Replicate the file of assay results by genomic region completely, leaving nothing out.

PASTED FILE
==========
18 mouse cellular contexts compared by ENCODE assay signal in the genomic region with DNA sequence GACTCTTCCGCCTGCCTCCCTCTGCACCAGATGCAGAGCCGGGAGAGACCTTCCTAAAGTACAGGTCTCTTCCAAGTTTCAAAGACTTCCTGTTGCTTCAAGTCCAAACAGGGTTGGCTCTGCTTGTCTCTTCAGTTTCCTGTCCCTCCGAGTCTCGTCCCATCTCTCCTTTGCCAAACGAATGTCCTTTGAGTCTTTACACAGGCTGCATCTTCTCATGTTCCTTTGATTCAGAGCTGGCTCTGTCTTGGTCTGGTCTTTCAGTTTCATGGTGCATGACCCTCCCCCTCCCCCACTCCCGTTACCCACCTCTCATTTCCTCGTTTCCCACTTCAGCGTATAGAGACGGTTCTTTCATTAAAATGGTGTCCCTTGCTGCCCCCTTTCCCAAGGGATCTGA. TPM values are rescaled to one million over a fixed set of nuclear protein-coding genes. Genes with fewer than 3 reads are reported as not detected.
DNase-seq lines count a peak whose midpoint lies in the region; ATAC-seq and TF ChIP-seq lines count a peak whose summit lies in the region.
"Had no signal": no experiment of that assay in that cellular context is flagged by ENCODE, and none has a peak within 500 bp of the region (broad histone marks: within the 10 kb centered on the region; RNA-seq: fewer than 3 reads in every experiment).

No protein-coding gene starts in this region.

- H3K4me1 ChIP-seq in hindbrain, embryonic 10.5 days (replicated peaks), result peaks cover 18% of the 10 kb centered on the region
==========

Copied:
18 mouse cellular contexts compared by ENCODE assay signal in the genomic region with DNA sequence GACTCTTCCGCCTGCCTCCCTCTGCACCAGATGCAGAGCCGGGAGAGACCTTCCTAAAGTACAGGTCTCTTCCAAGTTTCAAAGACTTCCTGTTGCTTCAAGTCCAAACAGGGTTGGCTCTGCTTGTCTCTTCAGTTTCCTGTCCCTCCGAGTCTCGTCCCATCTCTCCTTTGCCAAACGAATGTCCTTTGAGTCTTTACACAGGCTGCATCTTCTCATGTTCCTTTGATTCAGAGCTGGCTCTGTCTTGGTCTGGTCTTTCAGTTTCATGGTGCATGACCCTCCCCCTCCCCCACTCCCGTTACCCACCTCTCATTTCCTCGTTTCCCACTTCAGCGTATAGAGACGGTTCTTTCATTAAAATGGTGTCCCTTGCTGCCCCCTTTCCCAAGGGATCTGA. TPM values are rescaled to one million over a fixed set of nuclear protein-coding genes. Genes with fewer than 3 reads are reported as not detected.
DNase-seq lines count a peak whose midpoint lies in the region; ATAC-seq and TF ChIP-seq lines count a peak whose summit lies in the region.
"Had no signal": no experiment of that assay in that cellular context is flagged by ENCODE, and none has a peak within 500 bp of the region (broad histone marks: within the 10 kb centered on the region; RNA-seq: fewer than 3 reads in every experiment).

No protein-coding gene starts in this region.

- H3K4me1 ChIP-seq in hindbrain, embryonic 10.5 days (replicated peaks), result peaks cover 18% of the 10 kb centered on the region